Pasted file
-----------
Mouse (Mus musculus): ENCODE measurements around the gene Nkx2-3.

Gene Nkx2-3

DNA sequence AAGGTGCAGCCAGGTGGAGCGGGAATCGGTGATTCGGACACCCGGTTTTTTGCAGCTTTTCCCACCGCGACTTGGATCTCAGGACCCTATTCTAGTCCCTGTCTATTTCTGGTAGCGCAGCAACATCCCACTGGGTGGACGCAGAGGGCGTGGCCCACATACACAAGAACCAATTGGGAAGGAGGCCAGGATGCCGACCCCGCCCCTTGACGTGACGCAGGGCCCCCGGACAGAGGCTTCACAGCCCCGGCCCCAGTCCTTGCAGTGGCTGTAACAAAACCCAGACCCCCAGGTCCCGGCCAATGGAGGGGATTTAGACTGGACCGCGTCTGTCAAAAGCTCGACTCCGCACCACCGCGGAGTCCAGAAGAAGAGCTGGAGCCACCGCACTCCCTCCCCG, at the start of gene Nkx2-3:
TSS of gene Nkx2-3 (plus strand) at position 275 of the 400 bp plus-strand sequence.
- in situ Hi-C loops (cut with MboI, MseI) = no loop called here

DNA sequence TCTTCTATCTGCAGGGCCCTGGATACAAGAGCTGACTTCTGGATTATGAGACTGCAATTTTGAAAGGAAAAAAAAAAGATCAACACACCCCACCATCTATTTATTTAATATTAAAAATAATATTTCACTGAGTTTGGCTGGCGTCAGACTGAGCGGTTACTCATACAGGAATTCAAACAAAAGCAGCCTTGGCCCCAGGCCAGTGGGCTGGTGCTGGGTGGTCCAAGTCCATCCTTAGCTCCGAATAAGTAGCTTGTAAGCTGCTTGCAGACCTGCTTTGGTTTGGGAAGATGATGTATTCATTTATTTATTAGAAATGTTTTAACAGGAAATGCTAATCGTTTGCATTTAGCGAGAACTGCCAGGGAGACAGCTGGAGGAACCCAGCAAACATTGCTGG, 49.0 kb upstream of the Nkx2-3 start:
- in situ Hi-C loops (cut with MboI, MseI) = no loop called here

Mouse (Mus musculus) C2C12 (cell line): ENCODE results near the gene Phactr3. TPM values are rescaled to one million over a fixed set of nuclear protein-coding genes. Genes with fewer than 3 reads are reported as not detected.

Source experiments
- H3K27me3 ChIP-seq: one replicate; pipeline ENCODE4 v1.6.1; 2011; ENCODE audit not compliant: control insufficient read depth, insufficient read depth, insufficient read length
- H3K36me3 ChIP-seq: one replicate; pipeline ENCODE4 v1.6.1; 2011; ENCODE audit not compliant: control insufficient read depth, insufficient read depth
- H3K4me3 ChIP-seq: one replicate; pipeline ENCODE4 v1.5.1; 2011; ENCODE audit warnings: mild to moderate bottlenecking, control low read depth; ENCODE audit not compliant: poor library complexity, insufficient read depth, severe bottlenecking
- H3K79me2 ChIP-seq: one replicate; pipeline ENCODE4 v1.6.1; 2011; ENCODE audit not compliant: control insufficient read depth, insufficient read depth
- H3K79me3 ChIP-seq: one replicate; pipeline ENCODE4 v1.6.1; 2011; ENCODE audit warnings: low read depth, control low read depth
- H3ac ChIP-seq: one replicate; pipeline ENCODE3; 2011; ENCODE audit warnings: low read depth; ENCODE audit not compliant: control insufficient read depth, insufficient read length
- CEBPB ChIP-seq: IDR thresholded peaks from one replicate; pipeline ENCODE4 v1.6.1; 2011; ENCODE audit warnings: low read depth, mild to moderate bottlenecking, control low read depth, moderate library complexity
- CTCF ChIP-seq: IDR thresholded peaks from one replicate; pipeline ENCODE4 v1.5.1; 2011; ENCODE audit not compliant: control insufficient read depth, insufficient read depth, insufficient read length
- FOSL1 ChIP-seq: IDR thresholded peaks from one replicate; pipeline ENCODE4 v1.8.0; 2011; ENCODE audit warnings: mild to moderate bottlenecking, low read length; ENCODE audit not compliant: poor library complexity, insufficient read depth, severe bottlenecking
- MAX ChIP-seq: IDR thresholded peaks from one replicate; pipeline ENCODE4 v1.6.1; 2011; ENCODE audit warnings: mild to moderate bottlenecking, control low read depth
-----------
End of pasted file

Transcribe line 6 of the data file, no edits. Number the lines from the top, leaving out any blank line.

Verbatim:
DNA sequence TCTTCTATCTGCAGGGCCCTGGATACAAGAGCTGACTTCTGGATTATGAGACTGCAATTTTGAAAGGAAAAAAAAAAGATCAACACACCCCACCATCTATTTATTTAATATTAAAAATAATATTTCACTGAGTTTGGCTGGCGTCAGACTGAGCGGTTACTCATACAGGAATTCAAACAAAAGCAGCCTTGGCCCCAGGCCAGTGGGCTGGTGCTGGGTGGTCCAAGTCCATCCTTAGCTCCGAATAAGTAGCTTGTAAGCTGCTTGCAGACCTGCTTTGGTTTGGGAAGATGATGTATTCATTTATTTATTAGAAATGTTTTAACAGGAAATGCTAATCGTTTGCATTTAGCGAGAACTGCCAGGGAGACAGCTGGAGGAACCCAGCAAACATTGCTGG, 49.0 kb upstream of the Nkx2-3 start: